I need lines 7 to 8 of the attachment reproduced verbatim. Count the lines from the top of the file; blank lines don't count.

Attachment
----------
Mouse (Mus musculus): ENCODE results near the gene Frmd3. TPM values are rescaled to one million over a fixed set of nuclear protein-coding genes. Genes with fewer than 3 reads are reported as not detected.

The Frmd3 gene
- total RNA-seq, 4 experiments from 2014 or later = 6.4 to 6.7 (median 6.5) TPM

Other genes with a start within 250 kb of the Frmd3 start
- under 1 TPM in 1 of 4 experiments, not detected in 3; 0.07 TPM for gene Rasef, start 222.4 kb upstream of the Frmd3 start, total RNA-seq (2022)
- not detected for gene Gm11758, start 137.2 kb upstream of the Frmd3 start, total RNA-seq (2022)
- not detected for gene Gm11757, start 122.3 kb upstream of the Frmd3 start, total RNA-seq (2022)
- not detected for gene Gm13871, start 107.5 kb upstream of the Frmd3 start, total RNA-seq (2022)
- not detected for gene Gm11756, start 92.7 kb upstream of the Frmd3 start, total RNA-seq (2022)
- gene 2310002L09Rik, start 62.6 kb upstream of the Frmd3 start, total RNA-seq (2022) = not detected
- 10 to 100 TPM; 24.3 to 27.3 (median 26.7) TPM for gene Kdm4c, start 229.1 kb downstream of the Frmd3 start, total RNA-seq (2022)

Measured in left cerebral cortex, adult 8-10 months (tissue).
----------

- not detected for gene Gm11757, start 122.3 kb upstream of the Frmd3 start, total RNA-seq (2022)
- not detected for gene Gm13871, start 107.5 kb upstream of the Frmd3 start, total RNA-seq (2022)